Con Colbert attained the rank of captain in Éamonn Ceannt’s 4th Battalion of the Dublin Brigade. He became heavily involved in training and developing his company. Although small in stature, being just over five feet tall, he had considerable presence and was a charismatic trainer and leader.
During the Easter Rising, Colbert and his company were assigned to Watkins’s brewery to the east of the South Dublin Union, which was held by Ceannt and the main body of the 4th Battalion. Once the brewery proved to have no strategic significance, Colbert and his company joined Séamus Murphy at Jameson’s Distillery in Marrowbone Lane, closer to the South Dublin Union. As this position was by-passed by the cordon of British troops that gradually encircled the city centre, the garrison did little fighting, eventually surrendering on Sunday, 30 April 1916.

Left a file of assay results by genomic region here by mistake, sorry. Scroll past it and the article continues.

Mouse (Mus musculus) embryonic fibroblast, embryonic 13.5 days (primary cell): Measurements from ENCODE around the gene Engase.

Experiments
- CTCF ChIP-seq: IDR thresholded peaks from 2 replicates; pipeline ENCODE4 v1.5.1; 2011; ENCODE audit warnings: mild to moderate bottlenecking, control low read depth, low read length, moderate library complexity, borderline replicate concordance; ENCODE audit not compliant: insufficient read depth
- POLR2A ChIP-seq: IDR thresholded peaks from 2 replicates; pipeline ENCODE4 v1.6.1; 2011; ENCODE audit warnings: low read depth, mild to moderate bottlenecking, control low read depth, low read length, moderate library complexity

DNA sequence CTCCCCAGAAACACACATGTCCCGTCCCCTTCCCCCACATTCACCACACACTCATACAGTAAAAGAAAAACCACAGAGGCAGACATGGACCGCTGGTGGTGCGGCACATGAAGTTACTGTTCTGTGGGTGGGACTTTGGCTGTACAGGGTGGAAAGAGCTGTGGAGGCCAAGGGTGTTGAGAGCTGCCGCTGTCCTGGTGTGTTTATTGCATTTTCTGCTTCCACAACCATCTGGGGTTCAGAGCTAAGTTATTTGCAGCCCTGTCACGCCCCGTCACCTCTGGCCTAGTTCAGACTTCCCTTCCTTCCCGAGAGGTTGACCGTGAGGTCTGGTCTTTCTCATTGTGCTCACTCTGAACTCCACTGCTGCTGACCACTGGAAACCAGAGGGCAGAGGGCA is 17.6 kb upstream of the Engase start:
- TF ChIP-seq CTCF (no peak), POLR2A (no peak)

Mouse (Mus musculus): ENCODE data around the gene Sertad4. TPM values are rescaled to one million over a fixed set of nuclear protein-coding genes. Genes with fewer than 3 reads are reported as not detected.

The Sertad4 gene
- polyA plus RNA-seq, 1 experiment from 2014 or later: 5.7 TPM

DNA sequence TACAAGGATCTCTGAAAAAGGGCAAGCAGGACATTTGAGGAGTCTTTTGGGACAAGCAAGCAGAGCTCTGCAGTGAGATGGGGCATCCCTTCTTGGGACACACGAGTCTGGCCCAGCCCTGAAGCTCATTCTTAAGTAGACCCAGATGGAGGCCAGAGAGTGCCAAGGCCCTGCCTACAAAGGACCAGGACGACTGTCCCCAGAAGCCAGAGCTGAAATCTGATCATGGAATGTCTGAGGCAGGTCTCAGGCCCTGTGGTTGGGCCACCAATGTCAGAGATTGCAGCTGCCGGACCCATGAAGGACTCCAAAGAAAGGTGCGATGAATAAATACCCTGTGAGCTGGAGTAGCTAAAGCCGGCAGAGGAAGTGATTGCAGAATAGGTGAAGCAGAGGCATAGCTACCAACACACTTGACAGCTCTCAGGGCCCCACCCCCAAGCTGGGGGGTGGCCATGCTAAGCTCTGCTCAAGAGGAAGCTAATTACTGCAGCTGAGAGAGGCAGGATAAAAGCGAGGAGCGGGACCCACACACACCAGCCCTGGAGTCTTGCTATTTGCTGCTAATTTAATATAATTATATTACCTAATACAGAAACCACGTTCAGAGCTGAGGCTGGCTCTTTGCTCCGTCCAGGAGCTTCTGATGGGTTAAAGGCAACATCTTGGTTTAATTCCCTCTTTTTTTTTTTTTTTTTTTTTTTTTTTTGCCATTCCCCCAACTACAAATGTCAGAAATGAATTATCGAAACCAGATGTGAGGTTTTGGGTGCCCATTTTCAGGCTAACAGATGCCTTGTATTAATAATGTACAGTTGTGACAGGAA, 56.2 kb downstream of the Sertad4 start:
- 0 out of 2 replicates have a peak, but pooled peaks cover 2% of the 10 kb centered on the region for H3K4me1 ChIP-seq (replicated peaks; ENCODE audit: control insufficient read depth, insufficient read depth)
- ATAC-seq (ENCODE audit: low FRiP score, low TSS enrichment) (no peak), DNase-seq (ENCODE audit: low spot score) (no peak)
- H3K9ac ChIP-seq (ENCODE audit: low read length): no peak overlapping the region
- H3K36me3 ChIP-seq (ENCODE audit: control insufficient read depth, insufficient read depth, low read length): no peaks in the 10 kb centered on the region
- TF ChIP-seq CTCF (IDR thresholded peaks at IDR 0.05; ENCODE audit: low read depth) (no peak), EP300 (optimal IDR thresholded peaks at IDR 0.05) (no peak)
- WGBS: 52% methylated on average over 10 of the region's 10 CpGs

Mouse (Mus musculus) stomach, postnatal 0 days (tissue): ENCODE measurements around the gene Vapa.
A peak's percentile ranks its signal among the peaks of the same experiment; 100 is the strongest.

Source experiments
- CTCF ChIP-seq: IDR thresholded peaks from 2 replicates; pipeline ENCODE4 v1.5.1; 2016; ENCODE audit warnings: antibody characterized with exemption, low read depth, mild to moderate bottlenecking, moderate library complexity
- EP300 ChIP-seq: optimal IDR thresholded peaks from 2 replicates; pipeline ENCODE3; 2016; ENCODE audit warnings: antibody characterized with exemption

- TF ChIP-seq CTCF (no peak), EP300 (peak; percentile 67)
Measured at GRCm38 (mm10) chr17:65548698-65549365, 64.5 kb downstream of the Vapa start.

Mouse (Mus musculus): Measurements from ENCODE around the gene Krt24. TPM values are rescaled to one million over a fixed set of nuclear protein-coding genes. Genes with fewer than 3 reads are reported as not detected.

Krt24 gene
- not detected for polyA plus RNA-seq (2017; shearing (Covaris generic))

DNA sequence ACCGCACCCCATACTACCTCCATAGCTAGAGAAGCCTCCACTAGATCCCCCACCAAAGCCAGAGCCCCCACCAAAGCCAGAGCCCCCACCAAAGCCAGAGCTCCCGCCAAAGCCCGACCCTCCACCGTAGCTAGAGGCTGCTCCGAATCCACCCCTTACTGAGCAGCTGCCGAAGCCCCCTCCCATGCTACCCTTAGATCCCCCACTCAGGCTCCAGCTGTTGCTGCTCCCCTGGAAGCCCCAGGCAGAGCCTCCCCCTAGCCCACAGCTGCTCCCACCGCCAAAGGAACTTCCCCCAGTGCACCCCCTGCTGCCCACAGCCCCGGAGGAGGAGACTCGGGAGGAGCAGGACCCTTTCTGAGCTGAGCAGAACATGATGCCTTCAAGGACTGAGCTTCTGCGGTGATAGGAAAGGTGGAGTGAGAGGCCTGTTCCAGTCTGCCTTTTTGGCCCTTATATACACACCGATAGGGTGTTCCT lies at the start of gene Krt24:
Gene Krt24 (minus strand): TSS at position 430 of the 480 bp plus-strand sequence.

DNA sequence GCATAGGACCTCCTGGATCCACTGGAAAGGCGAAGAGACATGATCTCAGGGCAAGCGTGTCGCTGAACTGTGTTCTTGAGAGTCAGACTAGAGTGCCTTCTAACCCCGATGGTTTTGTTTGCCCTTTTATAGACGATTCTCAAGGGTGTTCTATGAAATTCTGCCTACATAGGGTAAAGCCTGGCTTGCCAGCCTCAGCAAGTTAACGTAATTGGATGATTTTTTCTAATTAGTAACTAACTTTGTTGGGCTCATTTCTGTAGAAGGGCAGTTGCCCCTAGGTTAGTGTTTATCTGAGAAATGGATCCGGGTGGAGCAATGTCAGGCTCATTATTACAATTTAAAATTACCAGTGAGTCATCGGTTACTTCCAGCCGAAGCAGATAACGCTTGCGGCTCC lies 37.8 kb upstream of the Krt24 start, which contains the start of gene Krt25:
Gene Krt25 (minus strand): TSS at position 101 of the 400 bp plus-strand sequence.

Con Colbert was tried by court-martial and sentenced to death. He was executed on 8 May 1916. He was unmarried.